1897—John Mercer Langston dies. Today, Langston is an unsung hero, but in the 1800s he was one of the nation’s most dedicated fighters for Black freedom and betterment. Born to a White slave owner and an emancipated Black woman, Langston became an accomplished lawyer. He helped organize the National Black Convention in Cleveland, Ohio, in 1848; organized Blacks to fight in the Civil War; worked in the Freedman’s Bureau; organized Howard University’s law department; became president of the Virginia Normal & Collegiate Institute; and became the first Black elected to Congress from Virginia. The town of Langston, Okla.—home of Langston University—is named after him.

November 16

1780—Paul Cuffee organizes a demonstration by free Blacks protesting the fact that they were being taxed but were not allowed to vote. Cuffee was a prominent whaling captain and businessman who organized the first integrated school in Massachusetts. In his later years he became frustrated with American racism and advocated the establishment of a free Black colony in the West African nation of Sierra Leone which was then controlled by the British.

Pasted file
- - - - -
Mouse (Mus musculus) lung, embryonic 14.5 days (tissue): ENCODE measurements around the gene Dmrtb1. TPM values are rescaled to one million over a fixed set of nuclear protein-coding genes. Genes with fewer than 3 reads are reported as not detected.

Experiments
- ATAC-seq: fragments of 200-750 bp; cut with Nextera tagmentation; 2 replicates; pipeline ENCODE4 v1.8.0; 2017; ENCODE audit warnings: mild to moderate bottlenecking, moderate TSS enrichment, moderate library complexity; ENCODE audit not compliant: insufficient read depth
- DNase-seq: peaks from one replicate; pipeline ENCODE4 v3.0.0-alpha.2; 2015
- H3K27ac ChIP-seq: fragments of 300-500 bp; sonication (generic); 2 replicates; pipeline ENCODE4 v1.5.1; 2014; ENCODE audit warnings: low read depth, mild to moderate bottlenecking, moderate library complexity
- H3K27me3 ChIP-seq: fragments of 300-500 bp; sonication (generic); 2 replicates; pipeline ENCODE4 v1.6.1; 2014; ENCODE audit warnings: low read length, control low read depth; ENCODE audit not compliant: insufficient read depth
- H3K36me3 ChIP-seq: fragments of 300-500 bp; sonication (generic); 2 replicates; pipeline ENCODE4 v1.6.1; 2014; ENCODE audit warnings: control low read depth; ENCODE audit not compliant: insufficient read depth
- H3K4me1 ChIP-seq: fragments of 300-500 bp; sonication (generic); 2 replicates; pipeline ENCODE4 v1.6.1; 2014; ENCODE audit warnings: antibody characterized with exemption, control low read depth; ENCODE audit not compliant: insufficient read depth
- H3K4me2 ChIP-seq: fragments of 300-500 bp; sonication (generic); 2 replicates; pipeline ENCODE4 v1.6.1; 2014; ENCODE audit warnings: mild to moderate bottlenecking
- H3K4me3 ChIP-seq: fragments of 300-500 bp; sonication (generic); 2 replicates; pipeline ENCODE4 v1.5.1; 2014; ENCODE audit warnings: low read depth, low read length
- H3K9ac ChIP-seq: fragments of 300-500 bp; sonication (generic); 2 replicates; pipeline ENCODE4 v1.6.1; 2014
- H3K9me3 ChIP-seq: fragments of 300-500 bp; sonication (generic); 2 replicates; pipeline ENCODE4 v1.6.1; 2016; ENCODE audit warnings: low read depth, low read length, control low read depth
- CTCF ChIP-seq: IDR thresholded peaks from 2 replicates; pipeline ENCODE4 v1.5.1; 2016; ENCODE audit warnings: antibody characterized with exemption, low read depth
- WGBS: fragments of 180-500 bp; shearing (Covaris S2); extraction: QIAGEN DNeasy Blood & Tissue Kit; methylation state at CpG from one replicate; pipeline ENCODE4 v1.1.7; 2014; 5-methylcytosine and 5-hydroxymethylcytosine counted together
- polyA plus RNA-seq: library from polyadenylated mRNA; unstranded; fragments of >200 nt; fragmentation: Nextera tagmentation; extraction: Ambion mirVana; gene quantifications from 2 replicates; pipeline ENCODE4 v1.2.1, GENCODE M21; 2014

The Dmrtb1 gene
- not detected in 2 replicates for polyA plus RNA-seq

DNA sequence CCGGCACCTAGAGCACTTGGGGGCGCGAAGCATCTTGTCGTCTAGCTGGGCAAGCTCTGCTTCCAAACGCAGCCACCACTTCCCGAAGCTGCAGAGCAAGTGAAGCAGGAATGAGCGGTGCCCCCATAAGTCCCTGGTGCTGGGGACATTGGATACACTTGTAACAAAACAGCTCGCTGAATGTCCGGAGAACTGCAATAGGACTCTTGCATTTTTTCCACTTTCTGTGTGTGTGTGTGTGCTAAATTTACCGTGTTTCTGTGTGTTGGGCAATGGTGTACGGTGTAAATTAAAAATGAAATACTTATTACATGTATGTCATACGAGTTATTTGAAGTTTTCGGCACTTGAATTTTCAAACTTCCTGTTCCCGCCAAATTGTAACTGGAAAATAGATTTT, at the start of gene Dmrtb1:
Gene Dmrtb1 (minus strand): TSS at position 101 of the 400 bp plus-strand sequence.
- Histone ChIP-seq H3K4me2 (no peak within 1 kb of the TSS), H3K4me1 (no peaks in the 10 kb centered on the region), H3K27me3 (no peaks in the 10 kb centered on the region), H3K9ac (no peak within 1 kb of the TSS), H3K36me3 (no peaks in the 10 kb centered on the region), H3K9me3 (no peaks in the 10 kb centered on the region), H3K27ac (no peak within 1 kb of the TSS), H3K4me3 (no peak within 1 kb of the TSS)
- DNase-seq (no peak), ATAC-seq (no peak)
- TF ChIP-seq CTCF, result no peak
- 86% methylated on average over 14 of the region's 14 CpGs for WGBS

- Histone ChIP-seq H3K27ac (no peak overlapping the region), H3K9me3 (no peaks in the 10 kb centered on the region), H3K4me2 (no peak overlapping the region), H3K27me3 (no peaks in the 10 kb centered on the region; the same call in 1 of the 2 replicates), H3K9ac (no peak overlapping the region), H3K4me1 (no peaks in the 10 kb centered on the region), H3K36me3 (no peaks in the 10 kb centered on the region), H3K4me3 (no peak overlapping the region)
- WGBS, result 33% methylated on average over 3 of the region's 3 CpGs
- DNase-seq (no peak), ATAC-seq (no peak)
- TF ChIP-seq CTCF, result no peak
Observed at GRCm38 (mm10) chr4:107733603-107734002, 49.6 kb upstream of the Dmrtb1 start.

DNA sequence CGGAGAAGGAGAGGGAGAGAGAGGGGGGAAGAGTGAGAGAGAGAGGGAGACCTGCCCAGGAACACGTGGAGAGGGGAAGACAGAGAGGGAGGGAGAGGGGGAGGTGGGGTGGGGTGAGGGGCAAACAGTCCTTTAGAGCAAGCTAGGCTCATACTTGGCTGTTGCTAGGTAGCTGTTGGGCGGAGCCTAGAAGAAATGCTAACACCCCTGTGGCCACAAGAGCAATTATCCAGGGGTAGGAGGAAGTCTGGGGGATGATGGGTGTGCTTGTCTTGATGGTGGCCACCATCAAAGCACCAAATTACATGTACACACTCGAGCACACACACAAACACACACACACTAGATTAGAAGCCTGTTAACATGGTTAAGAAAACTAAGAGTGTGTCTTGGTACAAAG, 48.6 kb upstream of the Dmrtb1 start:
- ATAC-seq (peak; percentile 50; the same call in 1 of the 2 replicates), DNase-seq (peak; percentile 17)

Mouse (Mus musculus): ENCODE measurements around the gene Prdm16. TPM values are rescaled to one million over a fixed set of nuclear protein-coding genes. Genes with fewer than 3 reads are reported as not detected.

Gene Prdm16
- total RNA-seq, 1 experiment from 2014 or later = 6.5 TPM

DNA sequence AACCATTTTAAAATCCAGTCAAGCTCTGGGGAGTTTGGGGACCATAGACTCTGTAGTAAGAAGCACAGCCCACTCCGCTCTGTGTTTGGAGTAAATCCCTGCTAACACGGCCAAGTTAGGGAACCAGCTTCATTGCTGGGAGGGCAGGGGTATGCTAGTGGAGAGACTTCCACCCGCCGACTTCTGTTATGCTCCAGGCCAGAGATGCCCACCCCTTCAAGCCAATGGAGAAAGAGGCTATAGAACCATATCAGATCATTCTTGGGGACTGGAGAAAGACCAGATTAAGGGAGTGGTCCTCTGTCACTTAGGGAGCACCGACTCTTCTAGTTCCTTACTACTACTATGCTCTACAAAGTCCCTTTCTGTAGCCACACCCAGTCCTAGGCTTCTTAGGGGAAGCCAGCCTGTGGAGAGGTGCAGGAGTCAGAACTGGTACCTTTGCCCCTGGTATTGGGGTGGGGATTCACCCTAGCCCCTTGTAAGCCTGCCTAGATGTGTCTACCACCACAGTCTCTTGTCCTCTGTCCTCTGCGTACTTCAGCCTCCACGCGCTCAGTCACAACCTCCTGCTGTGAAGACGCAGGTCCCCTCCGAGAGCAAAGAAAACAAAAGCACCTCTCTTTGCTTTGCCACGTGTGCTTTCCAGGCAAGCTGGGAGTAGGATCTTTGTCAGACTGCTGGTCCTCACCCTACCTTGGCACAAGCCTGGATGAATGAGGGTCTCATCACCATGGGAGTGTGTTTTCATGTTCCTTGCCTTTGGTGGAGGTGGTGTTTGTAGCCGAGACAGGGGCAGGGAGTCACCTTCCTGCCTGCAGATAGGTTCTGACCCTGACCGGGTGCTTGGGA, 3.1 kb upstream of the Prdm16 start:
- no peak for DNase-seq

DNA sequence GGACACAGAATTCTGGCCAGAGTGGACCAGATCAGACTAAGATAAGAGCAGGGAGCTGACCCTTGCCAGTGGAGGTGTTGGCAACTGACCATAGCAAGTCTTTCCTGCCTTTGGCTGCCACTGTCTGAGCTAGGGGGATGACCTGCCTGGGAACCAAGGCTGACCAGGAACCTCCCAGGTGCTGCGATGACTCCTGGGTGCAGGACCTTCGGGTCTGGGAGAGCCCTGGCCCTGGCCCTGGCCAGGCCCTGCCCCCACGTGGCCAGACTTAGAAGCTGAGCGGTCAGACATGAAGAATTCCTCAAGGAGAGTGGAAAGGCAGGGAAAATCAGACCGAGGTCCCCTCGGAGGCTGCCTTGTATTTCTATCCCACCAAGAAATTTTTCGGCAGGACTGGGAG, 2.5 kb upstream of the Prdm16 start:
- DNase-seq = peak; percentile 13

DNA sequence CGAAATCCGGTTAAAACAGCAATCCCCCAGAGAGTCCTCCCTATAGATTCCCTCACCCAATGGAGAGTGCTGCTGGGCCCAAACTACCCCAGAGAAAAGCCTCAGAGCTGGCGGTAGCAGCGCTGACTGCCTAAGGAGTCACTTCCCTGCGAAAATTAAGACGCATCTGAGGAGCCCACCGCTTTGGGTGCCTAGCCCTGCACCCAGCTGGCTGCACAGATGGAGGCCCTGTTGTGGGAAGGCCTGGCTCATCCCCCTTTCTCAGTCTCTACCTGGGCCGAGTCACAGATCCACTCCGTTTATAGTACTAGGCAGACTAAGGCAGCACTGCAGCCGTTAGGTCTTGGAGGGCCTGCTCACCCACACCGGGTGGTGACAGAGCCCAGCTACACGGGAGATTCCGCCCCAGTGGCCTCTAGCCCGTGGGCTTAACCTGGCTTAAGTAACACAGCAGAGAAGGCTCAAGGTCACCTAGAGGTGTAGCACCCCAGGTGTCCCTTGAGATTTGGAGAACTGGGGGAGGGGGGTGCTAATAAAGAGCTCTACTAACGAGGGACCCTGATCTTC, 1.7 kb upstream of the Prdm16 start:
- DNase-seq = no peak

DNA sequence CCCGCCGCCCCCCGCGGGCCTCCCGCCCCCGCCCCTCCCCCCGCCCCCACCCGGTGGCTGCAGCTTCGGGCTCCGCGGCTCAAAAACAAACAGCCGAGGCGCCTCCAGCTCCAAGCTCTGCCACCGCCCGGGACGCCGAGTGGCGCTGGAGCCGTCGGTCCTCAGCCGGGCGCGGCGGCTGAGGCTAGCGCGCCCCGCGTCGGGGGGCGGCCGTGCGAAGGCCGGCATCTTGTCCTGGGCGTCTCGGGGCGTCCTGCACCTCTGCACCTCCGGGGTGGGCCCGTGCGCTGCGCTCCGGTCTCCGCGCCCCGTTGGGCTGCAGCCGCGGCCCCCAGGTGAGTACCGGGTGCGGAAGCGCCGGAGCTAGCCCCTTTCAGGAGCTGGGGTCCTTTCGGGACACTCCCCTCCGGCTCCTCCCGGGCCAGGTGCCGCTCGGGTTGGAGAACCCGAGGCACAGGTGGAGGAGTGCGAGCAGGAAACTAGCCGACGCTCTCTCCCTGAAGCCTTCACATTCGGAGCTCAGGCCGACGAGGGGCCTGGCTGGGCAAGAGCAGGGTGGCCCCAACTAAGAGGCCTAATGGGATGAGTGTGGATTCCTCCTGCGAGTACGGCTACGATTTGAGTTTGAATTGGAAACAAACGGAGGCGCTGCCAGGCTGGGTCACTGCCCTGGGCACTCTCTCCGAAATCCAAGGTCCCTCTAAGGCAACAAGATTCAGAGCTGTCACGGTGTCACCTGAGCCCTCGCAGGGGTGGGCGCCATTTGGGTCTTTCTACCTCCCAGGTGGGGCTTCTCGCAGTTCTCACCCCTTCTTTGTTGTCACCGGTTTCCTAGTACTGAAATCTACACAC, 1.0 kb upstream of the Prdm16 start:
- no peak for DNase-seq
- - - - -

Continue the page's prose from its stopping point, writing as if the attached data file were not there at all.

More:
1873—W.C. Handy is born in Florence, Ala. The prolific composer and publisher would become known as “The Father of The Blues.” Handy helped moved the blues from just a musical genre among low income Blacks to national status. His works became so popular that his 84th birthday was celebrated at the Waldorf Astoria in New York City and drew a crowd of over 800 blues enthusiasts. Handy’s full name was William Christopher Handy.